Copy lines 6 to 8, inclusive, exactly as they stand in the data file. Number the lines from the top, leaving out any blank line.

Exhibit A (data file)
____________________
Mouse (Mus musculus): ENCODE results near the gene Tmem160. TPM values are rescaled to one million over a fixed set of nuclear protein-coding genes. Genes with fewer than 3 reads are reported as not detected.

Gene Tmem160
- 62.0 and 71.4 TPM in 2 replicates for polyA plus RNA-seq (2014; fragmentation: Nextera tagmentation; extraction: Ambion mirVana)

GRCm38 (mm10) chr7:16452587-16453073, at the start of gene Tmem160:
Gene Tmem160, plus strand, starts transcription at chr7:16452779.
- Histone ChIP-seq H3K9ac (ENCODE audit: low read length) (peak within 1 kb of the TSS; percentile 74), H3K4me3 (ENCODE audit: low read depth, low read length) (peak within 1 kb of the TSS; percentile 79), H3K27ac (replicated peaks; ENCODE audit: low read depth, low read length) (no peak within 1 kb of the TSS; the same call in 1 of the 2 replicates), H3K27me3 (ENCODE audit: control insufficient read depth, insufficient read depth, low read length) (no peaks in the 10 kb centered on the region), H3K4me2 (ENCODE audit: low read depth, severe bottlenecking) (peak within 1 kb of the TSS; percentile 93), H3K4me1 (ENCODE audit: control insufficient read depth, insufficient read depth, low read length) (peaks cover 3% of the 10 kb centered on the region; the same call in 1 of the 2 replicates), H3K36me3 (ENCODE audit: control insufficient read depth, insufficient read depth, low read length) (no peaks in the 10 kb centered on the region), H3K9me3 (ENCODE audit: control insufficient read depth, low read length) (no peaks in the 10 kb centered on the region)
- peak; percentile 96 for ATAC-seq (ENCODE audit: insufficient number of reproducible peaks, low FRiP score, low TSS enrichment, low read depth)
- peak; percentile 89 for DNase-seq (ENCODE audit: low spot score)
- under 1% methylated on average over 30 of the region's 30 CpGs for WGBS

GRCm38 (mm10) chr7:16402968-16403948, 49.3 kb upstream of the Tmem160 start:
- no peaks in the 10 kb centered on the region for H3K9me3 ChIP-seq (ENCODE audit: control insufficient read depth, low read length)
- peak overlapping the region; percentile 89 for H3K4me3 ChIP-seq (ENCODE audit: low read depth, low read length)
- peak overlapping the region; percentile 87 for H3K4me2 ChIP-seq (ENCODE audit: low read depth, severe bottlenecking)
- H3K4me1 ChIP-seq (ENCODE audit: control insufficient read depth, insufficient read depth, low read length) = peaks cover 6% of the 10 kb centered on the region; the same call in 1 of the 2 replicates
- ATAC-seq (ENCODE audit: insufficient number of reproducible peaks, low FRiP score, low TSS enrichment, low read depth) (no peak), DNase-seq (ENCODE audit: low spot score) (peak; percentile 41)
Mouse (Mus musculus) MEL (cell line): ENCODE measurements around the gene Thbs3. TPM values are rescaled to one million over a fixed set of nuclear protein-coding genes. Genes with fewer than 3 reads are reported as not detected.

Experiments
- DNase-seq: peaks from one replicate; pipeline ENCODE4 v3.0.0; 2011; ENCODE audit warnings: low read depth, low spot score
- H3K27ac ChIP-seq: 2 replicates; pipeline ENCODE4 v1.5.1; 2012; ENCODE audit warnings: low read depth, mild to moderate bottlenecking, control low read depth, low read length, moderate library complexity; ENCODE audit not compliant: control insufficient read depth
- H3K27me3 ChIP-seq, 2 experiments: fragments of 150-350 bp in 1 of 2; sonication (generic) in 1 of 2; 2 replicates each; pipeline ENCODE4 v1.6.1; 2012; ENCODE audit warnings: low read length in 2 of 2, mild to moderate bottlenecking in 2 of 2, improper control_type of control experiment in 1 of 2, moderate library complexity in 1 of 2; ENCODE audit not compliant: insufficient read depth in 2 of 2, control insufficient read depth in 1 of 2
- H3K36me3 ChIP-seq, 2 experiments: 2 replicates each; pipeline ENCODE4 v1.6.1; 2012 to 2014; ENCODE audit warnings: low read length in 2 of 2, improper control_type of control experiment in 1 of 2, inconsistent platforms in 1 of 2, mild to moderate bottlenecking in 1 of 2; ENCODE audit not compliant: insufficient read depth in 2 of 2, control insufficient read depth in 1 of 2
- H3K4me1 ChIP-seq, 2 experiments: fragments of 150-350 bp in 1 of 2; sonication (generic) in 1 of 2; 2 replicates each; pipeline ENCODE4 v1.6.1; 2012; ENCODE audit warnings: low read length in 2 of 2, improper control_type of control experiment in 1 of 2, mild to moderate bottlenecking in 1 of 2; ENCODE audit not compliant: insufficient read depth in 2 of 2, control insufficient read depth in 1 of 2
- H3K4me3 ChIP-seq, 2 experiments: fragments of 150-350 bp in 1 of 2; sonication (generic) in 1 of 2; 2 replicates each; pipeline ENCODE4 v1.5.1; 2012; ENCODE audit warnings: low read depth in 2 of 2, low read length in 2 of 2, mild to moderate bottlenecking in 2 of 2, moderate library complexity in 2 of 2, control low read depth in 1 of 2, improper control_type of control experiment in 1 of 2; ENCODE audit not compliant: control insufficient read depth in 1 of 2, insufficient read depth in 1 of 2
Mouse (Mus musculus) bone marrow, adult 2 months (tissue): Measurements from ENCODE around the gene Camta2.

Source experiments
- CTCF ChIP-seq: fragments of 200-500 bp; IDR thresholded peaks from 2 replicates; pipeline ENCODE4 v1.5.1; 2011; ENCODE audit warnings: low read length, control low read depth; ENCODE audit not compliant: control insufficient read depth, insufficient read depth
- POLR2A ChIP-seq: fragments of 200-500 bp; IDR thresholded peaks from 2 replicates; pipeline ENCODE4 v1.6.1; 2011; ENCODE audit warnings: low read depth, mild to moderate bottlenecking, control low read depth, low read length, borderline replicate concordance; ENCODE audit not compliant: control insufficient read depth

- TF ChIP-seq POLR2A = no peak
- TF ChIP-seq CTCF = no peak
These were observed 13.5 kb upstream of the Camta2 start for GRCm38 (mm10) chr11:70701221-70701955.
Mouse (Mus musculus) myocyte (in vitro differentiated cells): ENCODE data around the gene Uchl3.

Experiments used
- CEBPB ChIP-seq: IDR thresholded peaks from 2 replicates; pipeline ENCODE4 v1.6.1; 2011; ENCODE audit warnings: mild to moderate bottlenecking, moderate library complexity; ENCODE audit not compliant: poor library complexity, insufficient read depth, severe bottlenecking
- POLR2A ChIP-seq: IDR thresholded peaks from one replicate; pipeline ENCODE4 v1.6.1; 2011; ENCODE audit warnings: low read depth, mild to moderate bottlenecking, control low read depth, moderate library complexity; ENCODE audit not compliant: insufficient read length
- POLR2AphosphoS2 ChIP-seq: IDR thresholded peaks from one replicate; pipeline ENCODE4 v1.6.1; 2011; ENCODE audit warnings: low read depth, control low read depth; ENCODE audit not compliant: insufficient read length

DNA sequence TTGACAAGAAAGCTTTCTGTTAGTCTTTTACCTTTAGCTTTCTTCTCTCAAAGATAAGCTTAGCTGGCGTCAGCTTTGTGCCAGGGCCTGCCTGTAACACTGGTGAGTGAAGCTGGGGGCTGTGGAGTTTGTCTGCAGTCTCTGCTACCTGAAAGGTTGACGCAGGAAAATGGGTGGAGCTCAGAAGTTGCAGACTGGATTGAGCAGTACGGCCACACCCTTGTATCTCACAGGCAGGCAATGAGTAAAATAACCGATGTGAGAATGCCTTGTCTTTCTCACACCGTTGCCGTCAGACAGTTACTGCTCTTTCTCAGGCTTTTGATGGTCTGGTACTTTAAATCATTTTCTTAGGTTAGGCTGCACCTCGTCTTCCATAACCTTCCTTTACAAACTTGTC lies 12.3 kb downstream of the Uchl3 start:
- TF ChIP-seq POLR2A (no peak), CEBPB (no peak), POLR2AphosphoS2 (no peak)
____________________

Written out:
- Histone ChIP-seq H3K9ac (ENCODE audit: low read length) (peak within 1 kb of the TSS; percentile 74), H3K4me3 (ENCODE audit: low read depth, low read length) (peak within 1 kb of the TSS; percentile 79), H3K27ac (replicated peaks; ENCODE audit: low read depth, low read length) (no peak within 1 kb of the TSS; the same call in 1 of the 2 replicates), H3K27me3 (ENCODE audit: control insufficient read depth, insufficient read depth, low read length) (no peaks in the 10 kb centered on the region), H3K4me2 (ENCODE audit: low read depth, severe bottlenecking) (peak within 1 kb of the TSS; percentile 93), H3K4me1 (ENCODE audit: control insufficient read depth, insufficient read depth, low read length) (peaks cover 3% of the 10 kb centered on the region; the same call in 1 of the 2 replicates), H3K36me3 (ENCODE audit: control insufficient read depth, insufficient read depth, low read length) (no peaks in the 10 kb centered on the region), H3K9me3 (ENCODE audit: control insufficient read depth, low read length) (no peaks in the 10 kb centered on the region)
- peak; percentile 96 for ATAC-seq (ENCODE audit: insufficient number of reproducible peaks, low FRiP score, low TSS enrichment, low read depth)
- peak; percentile 89 for DNase-seq (ENCODE audit: low spot score)